Will history remember President Obama more for Cold War 2.0 than the Middle East Wars ?

The Cold War was a state of political and military tension after World War II between powers in the Western Bloc (the United States, its NATO allies and others) and powers in the Eastern Bloc (the Soviet Union and its allies in the Warsaw Pact). Historians have not fully agreed on the dates, but 1947–1991 is common.

Cold War II, also known as the Second Cold War, New Cold War, and Colder War, is a term appearing in the 2010s to refer to the renewed ongoing tensions, hostilities, and political rivalry between the Putin-led Russian Federation on one hand, and the state representatives of entities such as the G7 and NATO on the other hand, chiefly influenced by United States and Germany.

In 2012, Russian General Nikolay Yegorovich Makarov threatened that if the United States were to deploy an anti-ballistic missile shield in Poland and Czech Republic, Russia would respond by deploying Iskander missiles in Kaliningrad. After a four-year stint as Prime Minister of Russia, Vladimir Putin returned to the Russian presidency and began to promote a new brand of ideology known as Putinism, which promotes conservative Russian values and opposition to the West, particularly the United States. By the early 2010s, polls from the Levada Center showed that Russians viewed the United States, Georgia, and the Baltic states as Russia’s greatest enemies.

Relations got really bad with the Ukraine-Russia war. The US and Europe have applied economic and other sanctions on Russia.

Just in the last few days, Russia has revised its military doctrine for the first time since 2010. Decrying what it sees as Western efforts to turn Ukraine into a “front line of confrontation,” the revised doctrine would allow for Russia to deploy precision conventional weapons “as part of strategic deterrent measures” against what it sees as its principal threat: NATO.

In July 2014, the United States formally accused Russia of having violated the 1987 Intermediate-Range Nuclear Forces (INF) Treaty by testing a prohibited medium-range ground-launched cruise missile and threatened to retaliate accordingly.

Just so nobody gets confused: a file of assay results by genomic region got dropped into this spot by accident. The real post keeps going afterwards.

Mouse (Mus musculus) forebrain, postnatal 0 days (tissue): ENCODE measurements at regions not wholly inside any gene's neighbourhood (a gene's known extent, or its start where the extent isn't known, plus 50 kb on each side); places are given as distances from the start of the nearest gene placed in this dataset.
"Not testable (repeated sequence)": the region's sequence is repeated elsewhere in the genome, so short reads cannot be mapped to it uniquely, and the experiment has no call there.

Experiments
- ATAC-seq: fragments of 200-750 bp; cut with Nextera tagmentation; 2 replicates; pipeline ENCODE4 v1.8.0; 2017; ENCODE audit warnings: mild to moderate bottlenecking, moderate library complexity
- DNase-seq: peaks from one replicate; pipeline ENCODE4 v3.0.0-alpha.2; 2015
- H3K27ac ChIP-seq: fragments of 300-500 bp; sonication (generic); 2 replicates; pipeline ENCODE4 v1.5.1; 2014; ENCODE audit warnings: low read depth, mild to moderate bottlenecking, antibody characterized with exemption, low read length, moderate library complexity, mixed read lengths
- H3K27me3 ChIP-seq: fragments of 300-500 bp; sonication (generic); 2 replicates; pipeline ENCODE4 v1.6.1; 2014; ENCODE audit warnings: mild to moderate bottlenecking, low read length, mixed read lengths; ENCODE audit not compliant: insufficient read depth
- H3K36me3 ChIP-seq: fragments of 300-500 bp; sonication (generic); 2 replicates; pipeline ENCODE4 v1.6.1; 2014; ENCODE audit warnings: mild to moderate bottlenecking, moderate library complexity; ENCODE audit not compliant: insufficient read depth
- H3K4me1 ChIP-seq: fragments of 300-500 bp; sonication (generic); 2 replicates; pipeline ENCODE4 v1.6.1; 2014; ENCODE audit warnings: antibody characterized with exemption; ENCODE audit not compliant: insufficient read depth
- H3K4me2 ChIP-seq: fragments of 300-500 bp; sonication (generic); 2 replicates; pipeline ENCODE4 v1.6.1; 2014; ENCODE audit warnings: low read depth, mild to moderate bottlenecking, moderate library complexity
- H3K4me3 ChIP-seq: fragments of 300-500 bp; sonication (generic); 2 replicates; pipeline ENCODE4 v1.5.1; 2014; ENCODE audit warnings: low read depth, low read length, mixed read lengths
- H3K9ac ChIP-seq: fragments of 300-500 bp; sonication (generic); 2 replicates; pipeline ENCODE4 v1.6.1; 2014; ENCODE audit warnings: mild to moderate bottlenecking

The US government’s October 2014 report claimed that Russia had 1,643 nuclear warheads ready to launch (an increase from 1,537 in 2011) – one more than the US, thus overtaking the US for the first time since 2000; both countries’ deployed capacity being in violation of the 2010 New START treaty that sets a cap of 1,550 nuclear warheads. Even before 2014, the US had set about implementing a large-scale program, worth up to a trillion dollars, aimed at overall revitalization of its atomic energy industry, which includes plans for a new generation of weapon carriers and construction of such sites as the Chemistry and Metallurgy Research Replacement Facility in New Mexico and the National Security Campus in south Kansas City.

Russian espionage activities in the West under Putin had been reported to have reached the height of the Cold War levels years before the Ukraine crisis, according to official sources.

For their part, the US and its major allies had been aggressively building up their intelligence-gathering capabilities since the 9/11 attack, with the US intelligence budget having doubled by 2013.

Military budgets seem to be heading upwards in Russia and Europe. Tanks are other weapon systems are being modernized and procurement increased. This seems likely to continue for many years if not decades.

Middle East Wars

The United States on Monday stood by plans to halve the number of its troops in Afghanistan this year and reduce them further in 2016 following Afghan President Ashraf Ghani’s suggestion that President Barack Obama review his deadline.

But Ghani’s comment adds to a growing debate over whether the White House will stick to its plans, already amended twice, of cutting U.S. troops to about 5,000 by the end of this year and drawing down to a “normal” U.S. embassy presence in Kabul at the end of 2016.

Ghani may have also given political cover to Obama should the president decide he needs to renege on his withdrawal pledge to preserve shaky gains made over 13 years of war and to avoid a collapse of local forces that Iraq witnessed last year.

The U.S. war against Iraq ended officially Dec. 31, 2011, but it has now metamorphosed into Washington’s air war against the Islamic State (IS) in Iraq and Syria. There are increasing hints U.S. ground troops may be sent in this year. (3,000 American military advisers are already there and 1,500 allied troops are expected soon.)

The U.S., British, French war against Libya ended with regime change in 2011, but this oil-rich country is now engaged in civil wars, and is evidently falling apart. In addition, the Islamic State has established a foothold in Libya. It is likely the U.S. covertly or openly will intervene to safeguard its interests.

Washington has supported the regime-change war against Syria for three years, politically and financially.

There are also “drone wars” in Yemen, western Pakistan, Somalia or other countries.

SOURCES – wikipedia, reuters, global research, national interest